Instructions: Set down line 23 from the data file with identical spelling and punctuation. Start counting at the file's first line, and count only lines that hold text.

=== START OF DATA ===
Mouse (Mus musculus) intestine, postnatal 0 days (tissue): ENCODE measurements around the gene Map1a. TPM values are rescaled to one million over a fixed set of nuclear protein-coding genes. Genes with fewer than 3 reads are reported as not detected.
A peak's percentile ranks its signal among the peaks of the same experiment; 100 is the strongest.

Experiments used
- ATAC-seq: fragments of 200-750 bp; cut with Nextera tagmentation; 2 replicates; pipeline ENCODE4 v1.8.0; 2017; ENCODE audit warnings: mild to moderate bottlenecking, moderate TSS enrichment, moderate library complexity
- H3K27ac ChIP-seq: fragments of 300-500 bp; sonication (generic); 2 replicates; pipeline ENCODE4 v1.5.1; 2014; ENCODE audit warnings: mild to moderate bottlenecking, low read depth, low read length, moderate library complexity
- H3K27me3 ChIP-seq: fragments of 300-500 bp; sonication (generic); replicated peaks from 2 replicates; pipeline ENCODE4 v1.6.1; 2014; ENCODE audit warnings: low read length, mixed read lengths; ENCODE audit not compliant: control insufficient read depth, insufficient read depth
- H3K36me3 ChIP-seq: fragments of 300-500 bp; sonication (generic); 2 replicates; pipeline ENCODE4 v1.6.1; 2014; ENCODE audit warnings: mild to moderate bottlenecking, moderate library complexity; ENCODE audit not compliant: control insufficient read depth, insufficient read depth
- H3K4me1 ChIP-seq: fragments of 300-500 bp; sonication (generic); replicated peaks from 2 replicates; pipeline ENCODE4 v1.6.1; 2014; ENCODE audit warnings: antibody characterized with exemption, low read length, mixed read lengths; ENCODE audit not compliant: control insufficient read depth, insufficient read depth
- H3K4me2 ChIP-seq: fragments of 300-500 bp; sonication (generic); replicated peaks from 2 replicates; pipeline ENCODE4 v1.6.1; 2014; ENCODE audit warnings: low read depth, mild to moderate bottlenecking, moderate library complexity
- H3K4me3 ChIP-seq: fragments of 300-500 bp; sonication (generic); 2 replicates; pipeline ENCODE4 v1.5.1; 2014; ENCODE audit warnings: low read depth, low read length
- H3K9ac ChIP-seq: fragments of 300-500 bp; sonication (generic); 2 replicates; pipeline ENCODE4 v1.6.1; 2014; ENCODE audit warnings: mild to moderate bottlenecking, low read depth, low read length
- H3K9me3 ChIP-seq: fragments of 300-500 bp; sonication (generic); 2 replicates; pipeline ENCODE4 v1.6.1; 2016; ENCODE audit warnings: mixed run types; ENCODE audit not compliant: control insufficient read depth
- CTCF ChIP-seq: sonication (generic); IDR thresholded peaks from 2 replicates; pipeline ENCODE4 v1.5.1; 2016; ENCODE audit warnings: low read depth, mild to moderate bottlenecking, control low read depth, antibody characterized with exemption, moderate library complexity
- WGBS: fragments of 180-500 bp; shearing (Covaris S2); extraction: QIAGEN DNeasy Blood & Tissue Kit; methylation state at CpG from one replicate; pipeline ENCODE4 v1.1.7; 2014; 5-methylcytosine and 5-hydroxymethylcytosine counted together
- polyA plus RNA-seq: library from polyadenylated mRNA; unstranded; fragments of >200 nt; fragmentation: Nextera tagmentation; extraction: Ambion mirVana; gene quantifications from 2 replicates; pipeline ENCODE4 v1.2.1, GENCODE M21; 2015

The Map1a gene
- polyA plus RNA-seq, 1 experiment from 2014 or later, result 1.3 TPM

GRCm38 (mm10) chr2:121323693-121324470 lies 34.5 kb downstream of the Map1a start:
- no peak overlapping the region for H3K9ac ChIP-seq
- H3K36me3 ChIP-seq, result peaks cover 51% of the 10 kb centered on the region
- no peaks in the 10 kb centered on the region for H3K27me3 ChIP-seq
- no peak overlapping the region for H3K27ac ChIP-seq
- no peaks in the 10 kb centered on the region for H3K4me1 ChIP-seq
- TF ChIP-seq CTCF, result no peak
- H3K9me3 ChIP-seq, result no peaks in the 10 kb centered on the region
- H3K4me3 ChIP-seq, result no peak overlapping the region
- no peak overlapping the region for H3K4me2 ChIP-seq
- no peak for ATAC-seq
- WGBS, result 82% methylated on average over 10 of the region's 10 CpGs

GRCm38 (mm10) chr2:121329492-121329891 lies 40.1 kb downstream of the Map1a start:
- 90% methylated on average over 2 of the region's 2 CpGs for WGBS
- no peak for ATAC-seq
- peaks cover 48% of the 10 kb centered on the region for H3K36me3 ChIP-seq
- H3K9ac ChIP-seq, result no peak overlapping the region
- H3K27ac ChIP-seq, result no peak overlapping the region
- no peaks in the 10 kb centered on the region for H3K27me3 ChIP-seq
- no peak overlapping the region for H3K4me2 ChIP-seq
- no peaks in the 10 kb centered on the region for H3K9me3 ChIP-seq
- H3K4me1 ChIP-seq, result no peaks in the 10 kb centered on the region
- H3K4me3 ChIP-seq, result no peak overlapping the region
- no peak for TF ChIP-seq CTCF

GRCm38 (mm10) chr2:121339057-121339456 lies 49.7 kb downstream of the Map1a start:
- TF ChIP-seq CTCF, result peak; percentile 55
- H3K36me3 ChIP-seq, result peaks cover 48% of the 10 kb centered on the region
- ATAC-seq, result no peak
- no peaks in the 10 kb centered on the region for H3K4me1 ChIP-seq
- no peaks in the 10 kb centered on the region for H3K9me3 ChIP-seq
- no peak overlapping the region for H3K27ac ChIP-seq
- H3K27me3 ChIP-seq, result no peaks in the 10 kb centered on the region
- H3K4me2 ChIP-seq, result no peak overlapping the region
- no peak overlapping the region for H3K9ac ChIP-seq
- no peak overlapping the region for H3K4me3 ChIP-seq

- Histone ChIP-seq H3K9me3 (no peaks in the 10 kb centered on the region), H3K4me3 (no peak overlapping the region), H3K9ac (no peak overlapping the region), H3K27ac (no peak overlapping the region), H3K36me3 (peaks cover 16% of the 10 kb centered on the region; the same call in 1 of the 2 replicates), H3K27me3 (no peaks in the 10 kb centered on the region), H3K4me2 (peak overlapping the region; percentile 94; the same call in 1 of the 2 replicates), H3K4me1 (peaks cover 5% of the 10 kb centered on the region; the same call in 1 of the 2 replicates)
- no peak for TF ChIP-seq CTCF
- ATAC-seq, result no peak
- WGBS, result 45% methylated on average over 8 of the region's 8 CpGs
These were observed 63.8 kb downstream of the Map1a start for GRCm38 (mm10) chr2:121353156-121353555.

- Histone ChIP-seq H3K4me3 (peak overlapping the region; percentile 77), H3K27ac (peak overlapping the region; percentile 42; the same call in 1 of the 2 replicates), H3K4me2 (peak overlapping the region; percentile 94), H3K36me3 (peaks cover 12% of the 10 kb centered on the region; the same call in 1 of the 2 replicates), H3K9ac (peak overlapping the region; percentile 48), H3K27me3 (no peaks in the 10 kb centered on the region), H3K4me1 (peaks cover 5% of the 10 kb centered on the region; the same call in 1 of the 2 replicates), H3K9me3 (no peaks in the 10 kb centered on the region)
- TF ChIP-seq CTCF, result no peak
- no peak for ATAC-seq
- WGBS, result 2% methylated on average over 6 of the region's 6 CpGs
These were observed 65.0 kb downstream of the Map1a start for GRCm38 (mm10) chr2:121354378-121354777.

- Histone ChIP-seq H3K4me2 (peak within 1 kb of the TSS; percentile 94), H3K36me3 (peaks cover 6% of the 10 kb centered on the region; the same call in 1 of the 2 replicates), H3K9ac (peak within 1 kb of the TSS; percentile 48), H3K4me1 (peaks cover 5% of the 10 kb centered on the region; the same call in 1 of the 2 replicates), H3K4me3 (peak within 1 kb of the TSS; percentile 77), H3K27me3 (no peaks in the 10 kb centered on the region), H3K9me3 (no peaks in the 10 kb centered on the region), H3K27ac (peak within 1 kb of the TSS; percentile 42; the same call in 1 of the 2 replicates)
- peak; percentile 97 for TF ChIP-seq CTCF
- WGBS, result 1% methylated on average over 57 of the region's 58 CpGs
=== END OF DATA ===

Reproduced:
- no peaks in the 10 kb centered on the region for H3K4me1 ChIP-seq